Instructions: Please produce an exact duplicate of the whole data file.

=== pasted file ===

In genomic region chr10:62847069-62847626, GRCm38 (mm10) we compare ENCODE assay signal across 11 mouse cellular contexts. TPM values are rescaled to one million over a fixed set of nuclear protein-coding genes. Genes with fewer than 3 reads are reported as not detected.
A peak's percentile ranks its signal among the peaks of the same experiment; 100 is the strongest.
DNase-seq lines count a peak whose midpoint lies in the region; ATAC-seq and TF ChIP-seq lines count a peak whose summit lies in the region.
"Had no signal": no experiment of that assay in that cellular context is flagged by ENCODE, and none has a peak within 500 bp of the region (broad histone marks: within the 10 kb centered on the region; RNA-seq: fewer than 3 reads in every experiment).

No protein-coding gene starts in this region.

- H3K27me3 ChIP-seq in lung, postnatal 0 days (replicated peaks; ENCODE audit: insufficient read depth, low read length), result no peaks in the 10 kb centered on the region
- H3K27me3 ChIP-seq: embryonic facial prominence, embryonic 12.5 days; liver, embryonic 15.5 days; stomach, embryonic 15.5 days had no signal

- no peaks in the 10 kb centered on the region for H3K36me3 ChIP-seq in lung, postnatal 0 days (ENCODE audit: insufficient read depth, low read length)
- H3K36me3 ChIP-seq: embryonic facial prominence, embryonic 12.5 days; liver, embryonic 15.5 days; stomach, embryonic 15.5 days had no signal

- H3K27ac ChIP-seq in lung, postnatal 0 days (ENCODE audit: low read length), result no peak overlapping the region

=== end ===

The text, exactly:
In genomic region chr10:62847069-62847626, GRCm38 (mm10) we compare ENCODE assay signal across 11 mouse cellular contexts. TPM values are rescaled to one million over a fixed set of nuclear protein-coding genes. Genes with fewer than 3 reads are reported as not detected.
A peak's percentile ranks its signal among the peaks of the same experiment; 100 is the strongest.
DNase-seq lines count a peak whose midpoint lies in the region; ATAC-seq and TF ChIP-seq lines count a peak whose summit lies in the region.
"Had no signal": no experiment of that assay in that cellular context is flagged by ENCODE, and none has a peak within 500 bp of the region (broad histone marks: within the 10 kb centered on the region; RNA-seq: fewer than 3 reads in every experiment).

No protein-coding gene starts in this region.

- H3K27me3 ChIP-seq in lung, postnatal 0 days (replicated peaks; ENCODE audit: insufficient read depth, low read length), result no peaks in the 10 kb centered on the region
- H3K27me3 ChIP-seq: embryonic facial prominence, embryonic 12.5 days; liver, embryonic 15.5 days; stomach, embryonic 15.5 days had no signal

- no peaks in the 10 kb centered on the region for H3K36me3 ChIP-seq in lung, postnatal 0 days (ENCODE audit: insufficient read depth, low read length)
- H3K36me3 ChIP-seq: embryonic facial prominence, embryonic 12.5 days; liver, embryonic 15.5 days; stomach, embryonic 15.5 days had no signal

- H3K27ac ChIP-seq in lung, postnatal 0 days (ENCODE audit: low read length), result no peak overlapping the region